There is an urgency to Mrs. Kidd as she blasts into the room to speak to the newly appointed boss, the supremely confident Marlene. And that urgency, inspired by societal conditioning that men have a right to the plumbest of plumb jobs, causes some supreme groveling. Please, step aside so my husband can be whole. The humiliation he is suffering because he was passed over for a woman, surely, certainly she could understand. Right?
The power of the exquisite production of Caryl Churchill’s “Top Girls,” produced by American Conservatory Theater in San Francisco, is the way it melds together a confounding act one brilliantly into act two. The first act, namely the second scene which is so radically different from the comically painful first, leaves for lots of head shaking through intermission. Yet with masterful directing strokes from Tamilla Woodard on the usual fantastic set design by Nina Ball, the entire production coheres with delicious sustenance, and by the end, you realize what a marvel the entire production has ultimately become.
The first scene delves deeply into a dinner party, but it’s no ordinary party. There is a lot of bread, wine trucked in by the case and some massive historic figures, all gathered here to celebrate the new promotion of Marlene (a fabulous turn by Michelle Beck). There is the feminist hero Pope Joan (a varied Rosie Hallett), the concubine turned Buddhist nun Lady Nijo (sharp Monica Lin), the fictional Patient Griselda (a dazzling Monique Hafen Adams) and 19th century explorer Isabella Bird (strong Julia McNeal). There is another, who singlehandedly gets laughs going in the most awkward of ways, the piercing Dull Gret, played hilariously by Summer Brown.
This scene that kicks off at the onset is full of personality. Their conversations are loaded with pith and merriment as the wine flows but becomes devastatingly dark as time and space march forward. It’s a tacit acknowledgement of the historical handcuffs of what it means to be a woman, and these figures find smiles through their own personal devastation. Daughters in this world are as worthless as dirt, only sons are acceptable. The way smiles are created through these circumstances defines humor – the joy found through crushing situations, that which allows us to survive unconscionable pain. Learning Latin for a woman is a privilege, forcible sex is accepted because a woman is property, the women conclude.
It’s this powerful first scene that seems wildly out of place when the next characters are introduced. This is where we meet Angie (an adventurous, committed turn by Gabriella Momah). She has plans to leave her quiet suburb and get to London to meet her aunt, whom she believes is her mother. This may or may not be rooted in truth, mostly because of the loathing she has for her mother Joyce (a fantastic Nafeesa Monroe, who doubles as the Waitress in the opening scene).
Marlene is powerful, a woman who had to claw and scrap in order to climb to the top of the corporate food chain. The interviews conducted by her surrogates, with the actors who have doubled out of their historic roles in the first scene, are wholly hilarious and raise a huge point. Women must be twice as talented and twice as driven in order to have half the opportunities as a man does. There is no time or patience for a weak resume, that thing needs to crush hard. After all, it’s telling when a woman feels the need to share the virtues of her youth in an interview. “Youngness runs in the family,” boasts an interviewee with nary a hint of irony.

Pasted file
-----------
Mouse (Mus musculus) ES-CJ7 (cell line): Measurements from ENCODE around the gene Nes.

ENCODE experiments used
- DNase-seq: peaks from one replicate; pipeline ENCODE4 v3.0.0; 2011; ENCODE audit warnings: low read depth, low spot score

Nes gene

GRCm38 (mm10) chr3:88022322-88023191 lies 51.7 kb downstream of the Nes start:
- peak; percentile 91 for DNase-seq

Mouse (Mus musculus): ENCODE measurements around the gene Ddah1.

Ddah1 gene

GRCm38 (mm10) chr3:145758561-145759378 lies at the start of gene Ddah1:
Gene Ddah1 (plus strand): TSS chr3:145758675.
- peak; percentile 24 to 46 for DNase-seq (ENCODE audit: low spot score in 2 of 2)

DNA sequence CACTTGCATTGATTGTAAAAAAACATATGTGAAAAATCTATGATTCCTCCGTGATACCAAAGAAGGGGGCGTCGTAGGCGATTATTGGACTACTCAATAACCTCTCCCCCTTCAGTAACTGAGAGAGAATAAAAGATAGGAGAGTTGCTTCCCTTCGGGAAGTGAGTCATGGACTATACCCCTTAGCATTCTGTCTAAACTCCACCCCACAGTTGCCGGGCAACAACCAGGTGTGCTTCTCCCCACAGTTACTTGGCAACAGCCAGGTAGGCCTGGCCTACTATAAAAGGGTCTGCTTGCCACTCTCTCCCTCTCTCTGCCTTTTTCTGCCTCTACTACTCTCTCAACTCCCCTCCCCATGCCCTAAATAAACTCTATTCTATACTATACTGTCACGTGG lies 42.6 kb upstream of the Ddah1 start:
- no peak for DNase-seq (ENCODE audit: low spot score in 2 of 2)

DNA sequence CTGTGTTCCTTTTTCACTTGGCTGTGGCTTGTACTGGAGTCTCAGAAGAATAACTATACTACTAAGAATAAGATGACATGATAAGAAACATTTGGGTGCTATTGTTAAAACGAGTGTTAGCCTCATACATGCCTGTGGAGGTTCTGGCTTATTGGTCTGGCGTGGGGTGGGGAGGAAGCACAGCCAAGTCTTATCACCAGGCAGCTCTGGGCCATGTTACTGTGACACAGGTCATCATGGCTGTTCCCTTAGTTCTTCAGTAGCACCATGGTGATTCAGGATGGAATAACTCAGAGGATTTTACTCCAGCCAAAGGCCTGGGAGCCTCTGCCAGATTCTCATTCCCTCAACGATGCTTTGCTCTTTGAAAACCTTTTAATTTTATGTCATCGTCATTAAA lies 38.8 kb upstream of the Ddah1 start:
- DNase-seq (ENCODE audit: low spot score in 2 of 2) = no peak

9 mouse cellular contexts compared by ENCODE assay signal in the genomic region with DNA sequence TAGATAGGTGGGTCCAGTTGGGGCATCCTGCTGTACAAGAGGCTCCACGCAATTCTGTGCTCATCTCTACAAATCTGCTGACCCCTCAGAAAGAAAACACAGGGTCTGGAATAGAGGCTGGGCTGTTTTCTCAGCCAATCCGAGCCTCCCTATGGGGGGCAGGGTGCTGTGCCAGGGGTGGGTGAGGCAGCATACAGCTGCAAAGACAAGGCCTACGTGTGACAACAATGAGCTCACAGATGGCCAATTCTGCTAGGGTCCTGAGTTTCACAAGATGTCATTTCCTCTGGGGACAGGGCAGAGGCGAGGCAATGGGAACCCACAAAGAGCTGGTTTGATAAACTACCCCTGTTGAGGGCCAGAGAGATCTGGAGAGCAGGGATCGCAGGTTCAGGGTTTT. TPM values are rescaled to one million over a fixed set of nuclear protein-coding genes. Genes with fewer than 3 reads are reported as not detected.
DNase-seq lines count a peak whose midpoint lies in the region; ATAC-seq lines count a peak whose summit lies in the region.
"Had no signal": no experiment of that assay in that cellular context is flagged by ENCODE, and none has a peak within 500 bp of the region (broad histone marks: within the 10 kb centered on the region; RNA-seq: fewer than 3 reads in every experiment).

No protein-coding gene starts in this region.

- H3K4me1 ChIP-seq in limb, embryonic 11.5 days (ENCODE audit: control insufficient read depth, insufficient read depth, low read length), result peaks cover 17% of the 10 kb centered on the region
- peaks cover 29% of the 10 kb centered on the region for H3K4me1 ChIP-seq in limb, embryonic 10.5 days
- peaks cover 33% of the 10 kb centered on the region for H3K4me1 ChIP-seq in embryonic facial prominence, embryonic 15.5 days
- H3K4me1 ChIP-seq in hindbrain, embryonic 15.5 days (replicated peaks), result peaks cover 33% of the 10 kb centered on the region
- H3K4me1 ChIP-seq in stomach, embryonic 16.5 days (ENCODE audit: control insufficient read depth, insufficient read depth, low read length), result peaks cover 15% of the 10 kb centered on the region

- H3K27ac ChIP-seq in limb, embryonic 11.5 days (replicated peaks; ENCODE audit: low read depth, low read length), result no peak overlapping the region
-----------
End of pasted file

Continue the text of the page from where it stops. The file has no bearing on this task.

The final denouement between Marlene and Joyce is all sorts of fabulous. There is clearly a strain on the two sisters with wildly divergent paths – one who wears comfortable jeans in the cramped apartment, and the other who rocks a power suit in a modern corporate office. This is where the power of Churchill’s writing soars to the heavens, a smorgasbord of words and ideas that rocket out of the passionate skills of Monroe and Beck. This scene more than any other, and the little morsel that follows, is what makes the play so powerful and honest. The wide and wild variations in the play’s style are stockpiled to create the total experience that is carried out of the theatre upon its conclusion.
The sobering statistics of what it takes for a woman, especially women of color, to bust through glass ceilings are posted in the show’s playbill. Whether it is Margaret Thatcher’s United Kingdom or our current disaster of a political climate in the United States, women have always been at the forefront of necessary societal change. There is certainly hope that the play at this time may double as some great foreshadowing a year away from a new presidency. Might we be on the cusp of this nation’s first woman president, maybe even a black woman president?
That might be a bit too much for a certain, very fragile male White House occupier to handle. And may we all be magically hit with a zillion shards of glass cascading down if it does.
One can certainly dream.
WHAT TO KNOW IF YOU GO
American Conservatory Theater presents “Top Girls”
Written by Caryl Churchill
Directed by Tamilla Woodard
The Word: Churchill’s words soar, creating incredible acting opportunities for the talented cast. A necessary play at any time, but especially in our current, turbulent political climate.
Stars: 5 out of 5
Through Oct. 13th
The Geary Theater
415 Geary Street, San Francisco, CA
Running time: Two hours, 20 minutes with a 15-minute intermission
Tickets range from $15 – $110
For tickets, call (415) 749-2228 or visit www.act-sf.org